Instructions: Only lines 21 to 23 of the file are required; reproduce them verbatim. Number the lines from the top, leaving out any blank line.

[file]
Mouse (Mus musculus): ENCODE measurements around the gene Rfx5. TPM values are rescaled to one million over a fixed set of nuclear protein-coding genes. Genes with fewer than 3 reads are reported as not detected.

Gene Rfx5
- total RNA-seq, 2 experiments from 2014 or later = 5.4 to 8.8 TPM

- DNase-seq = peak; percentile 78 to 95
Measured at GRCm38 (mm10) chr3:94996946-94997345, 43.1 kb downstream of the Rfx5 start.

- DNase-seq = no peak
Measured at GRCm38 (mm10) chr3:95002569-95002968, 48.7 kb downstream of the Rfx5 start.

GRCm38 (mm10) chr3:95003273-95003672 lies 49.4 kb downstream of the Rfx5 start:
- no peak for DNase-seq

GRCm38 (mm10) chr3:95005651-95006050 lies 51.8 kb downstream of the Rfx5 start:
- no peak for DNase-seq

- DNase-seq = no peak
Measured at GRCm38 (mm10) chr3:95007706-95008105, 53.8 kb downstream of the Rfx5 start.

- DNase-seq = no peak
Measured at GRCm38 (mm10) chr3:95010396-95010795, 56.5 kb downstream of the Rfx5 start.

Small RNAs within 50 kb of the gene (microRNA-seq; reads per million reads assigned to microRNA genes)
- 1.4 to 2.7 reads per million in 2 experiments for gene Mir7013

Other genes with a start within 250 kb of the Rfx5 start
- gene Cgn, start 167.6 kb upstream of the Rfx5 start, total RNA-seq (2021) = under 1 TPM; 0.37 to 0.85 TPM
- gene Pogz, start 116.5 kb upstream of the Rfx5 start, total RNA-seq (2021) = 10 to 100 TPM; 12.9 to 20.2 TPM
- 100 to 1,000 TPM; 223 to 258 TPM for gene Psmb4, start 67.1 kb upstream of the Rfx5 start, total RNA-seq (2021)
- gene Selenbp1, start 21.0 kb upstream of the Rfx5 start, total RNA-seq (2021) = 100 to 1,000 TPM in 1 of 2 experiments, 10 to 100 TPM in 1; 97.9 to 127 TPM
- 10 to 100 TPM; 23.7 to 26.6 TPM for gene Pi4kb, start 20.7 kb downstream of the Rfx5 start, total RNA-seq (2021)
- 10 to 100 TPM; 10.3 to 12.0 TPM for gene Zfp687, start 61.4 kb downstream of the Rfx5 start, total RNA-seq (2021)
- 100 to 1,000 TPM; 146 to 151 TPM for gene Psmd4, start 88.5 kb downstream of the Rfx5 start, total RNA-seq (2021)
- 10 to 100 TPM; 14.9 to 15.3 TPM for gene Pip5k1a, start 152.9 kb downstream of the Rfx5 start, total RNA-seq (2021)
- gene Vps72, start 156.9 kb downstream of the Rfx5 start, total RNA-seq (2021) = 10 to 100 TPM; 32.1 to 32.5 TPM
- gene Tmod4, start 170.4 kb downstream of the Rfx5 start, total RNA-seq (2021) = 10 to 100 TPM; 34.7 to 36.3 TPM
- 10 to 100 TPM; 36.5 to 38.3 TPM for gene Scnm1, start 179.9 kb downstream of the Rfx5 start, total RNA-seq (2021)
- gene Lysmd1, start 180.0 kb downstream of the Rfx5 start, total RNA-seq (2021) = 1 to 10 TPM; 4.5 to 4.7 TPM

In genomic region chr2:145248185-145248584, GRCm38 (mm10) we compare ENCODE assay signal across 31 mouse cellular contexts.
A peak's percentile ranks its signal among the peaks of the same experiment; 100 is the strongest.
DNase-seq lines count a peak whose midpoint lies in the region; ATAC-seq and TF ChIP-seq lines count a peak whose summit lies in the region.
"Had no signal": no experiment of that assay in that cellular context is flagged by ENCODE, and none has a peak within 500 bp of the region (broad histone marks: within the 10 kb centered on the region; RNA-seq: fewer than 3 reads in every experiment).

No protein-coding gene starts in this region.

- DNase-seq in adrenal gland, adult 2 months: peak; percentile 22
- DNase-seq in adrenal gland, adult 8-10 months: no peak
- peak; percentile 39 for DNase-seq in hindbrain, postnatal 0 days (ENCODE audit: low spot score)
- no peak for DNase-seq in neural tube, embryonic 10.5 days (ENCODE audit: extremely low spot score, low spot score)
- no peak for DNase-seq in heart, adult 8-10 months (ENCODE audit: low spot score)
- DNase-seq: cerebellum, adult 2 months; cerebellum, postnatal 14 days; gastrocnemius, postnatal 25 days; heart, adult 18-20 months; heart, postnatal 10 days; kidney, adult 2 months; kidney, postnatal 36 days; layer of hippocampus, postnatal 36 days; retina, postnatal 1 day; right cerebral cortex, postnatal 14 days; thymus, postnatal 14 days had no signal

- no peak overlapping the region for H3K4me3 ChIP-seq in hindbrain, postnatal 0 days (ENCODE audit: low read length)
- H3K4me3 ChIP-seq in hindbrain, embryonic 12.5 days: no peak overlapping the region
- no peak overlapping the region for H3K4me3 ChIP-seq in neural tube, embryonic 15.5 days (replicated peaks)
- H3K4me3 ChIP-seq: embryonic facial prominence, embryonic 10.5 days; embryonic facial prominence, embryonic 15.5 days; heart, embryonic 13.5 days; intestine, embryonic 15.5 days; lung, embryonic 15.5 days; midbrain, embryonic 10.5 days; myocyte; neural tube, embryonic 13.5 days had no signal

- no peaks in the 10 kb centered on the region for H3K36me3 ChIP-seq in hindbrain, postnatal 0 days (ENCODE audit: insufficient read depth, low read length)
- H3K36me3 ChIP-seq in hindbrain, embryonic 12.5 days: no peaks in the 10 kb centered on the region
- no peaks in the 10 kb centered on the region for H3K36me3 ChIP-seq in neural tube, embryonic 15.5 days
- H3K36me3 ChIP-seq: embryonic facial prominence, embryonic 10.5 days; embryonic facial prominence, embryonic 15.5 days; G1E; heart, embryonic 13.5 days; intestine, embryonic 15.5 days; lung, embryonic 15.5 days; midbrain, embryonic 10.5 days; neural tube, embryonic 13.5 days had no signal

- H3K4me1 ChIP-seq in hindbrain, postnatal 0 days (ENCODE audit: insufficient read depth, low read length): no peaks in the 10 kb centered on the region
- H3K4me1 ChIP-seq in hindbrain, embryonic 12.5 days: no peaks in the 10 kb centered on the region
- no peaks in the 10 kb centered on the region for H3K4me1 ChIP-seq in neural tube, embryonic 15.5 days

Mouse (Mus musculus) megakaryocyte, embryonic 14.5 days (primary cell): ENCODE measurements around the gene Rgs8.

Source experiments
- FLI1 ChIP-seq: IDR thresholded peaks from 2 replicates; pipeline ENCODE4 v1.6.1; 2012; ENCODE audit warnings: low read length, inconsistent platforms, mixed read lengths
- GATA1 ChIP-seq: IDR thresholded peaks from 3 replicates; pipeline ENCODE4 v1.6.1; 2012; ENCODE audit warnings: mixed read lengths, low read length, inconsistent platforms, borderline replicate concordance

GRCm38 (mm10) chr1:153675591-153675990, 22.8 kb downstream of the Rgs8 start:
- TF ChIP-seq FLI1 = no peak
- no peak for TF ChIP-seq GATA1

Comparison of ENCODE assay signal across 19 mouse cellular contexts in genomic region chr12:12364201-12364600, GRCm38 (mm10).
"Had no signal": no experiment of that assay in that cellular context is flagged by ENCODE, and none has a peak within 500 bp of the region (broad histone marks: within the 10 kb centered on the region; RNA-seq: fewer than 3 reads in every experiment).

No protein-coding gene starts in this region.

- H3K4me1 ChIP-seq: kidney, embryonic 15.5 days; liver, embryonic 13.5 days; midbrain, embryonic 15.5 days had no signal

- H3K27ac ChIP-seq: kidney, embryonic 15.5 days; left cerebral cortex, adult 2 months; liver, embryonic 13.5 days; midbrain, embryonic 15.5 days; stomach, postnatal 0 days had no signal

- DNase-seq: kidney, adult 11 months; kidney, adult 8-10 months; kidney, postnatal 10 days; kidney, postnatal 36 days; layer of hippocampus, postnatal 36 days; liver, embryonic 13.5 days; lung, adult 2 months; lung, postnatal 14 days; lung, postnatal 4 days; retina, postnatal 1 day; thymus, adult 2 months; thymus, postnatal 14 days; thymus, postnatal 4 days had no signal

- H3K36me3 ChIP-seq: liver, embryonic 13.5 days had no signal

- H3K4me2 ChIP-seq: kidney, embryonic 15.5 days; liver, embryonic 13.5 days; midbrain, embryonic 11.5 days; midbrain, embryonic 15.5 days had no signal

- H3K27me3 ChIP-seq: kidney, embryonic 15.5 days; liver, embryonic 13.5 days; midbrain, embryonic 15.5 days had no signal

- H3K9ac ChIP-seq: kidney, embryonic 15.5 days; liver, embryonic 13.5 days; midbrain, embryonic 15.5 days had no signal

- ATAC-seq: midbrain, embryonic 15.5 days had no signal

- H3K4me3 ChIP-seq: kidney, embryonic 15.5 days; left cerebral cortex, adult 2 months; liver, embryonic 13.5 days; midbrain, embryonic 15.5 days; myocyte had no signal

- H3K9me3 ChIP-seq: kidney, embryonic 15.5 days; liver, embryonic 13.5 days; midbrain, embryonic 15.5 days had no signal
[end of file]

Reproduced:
- 100 to 1,000 TPM; 223 to 258 TPM for gene Psmb4, start 67.1 kb upstream of the Rfx5 start, total RNA-seq (2021)
- gene Selenbp1, start 21.0 kb upstream of the Rfx5 start, total RNA-seq (2021) = 100 to 1,000 TPM in 1 of 2 experiments, 10 to 100 TPM in 1; 97.9 to 127 TPM
- 10 to 100 TPM; 23.7 to 26.6 TPM for gene Pi4kb, start 20.7 kb downstream of the Rfx5 start, total RNA-seq (2021)